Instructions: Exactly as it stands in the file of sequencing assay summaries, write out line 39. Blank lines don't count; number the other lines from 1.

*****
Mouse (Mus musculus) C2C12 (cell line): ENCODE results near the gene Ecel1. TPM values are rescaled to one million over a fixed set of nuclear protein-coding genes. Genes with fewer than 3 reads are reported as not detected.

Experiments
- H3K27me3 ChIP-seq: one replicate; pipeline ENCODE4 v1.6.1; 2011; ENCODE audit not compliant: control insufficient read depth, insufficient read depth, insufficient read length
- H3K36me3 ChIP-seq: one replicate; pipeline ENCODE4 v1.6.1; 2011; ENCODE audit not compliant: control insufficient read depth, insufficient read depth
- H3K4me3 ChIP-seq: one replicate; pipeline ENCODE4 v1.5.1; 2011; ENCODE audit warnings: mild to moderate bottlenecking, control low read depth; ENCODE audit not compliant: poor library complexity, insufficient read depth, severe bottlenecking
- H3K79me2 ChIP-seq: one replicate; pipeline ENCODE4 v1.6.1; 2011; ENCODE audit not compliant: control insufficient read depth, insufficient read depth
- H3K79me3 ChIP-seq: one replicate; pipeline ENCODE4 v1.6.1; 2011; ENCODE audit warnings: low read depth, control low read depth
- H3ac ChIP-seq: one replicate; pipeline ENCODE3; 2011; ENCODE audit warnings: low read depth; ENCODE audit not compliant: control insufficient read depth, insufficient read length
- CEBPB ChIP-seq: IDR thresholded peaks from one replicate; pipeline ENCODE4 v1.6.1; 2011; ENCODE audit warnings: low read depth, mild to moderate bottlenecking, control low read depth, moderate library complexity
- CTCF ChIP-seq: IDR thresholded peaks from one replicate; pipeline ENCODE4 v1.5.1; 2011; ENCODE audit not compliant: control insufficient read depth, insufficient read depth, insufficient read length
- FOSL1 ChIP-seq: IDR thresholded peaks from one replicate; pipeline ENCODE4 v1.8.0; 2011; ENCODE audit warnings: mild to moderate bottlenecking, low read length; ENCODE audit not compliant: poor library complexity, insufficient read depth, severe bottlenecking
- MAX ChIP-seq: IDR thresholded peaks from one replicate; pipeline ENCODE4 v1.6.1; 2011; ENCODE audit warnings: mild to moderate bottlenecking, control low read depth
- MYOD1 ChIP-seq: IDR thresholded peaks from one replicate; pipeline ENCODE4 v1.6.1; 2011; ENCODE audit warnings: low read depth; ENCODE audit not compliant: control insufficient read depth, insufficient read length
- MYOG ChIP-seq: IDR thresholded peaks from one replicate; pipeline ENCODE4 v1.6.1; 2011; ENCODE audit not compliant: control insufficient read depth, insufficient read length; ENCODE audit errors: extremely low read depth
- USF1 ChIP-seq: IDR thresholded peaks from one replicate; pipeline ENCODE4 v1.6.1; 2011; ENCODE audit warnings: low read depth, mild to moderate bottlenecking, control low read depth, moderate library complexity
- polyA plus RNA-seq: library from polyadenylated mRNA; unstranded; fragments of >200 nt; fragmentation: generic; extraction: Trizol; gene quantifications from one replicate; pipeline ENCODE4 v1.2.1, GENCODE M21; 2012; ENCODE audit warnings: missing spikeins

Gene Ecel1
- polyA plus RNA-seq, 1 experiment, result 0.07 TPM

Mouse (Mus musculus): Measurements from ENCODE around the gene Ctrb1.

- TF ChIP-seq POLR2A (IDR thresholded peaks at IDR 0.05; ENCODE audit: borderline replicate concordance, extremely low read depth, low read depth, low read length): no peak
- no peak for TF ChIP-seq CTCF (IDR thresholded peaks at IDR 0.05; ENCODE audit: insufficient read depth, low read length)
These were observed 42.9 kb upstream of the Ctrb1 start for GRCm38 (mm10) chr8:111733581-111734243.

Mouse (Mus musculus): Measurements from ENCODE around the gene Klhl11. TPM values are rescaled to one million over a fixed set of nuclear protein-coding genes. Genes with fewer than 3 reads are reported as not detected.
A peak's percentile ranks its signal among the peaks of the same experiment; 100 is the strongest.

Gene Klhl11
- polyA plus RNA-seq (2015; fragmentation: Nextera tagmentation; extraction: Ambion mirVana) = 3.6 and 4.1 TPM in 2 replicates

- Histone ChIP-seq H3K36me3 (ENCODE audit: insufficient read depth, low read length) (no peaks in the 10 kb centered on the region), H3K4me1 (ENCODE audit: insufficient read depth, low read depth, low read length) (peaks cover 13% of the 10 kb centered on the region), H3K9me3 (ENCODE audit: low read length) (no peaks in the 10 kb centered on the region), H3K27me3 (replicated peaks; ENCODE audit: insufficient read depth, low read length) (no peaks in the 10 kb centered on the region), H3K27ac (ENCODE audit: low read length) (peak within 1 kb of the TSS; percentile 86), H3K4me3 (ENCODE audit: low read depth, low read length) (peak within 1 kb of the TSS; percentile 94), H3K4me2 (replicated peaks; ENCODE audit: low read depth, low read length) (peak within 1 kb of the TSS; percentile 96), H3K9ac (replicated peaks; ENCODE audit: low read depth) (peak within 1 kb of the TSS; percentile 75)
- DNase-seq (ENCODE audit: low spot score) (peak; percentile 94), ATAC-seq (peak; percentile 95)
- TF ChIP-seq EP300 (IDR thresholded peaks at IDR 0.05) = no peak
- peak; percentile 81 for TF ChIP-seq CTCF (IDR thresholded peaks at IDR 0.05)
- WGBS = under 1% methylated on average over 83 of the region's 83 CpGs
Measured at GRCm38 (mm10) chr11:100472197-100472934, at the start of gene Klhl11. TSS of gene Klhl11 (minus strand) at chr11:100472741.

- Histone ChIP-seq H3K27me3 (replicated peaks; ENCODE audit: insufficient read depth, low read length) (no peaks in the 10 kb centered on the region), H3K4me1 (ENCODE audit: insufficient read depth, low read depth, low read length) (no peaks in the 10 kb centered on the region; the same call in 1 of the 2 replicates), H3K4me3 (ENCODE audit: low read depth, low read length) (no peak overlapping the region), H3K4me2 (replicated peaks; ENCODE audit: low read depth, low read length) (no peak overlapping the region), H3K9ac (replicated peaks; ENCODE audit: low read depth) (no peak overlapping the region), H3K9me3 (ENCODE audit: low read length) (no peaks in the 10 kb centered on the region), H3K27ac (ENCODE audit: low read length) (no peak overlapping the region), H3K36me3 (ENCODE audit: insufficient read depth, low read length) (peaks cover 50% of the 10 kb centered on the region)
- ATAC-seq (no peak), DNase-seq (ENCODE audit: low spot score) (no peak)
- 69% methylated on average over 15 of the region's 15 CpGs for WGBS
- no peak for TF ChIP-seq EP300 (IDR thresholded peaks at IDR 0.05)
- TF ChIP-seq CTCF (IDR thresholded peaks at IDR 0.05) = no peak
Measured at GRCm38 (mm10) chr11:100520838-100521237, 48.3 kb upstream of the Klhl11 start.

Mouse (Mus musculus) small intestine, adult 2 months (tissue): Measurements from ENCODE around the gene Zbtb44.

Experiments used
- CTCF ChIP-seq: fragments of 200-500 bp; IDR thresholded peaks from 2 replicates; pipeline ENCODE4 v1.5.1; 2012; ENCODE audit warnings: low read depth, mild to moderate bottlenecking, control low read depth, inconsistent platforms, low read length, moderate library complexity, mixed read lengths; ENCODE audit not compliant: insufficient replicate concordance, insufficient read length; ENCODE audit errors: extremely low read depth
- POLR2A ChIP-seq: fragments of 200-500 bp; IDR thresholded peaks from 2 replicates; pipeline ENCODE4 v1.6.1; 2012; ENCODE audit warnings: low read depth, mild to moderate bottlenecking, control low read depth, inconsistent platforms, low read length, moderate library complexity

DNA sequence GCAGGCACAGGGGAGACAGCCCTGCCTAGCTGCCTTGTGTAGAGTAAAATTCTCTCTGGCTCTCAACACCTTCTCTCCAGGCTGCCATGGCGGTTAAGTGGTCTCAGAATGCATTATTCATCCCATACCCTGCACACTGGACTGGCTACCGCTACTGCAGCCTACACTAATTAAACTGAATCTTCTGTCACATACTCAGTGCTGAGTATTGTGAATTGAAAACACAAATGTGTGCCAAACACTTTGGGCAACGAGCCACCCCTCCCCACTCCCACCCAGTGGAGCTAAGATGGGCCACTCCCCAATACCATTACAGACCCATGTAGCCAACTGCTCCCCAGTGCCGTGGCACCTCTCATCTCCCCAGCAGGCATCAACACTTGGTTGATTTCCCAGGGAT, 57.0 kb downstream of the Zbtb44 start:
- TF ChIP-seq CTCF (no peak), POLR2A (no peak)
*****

Mouse (Mus musculus) small intestine, adult 2 months (tissue): Measurements from ENCODE around the gene Zbtb44.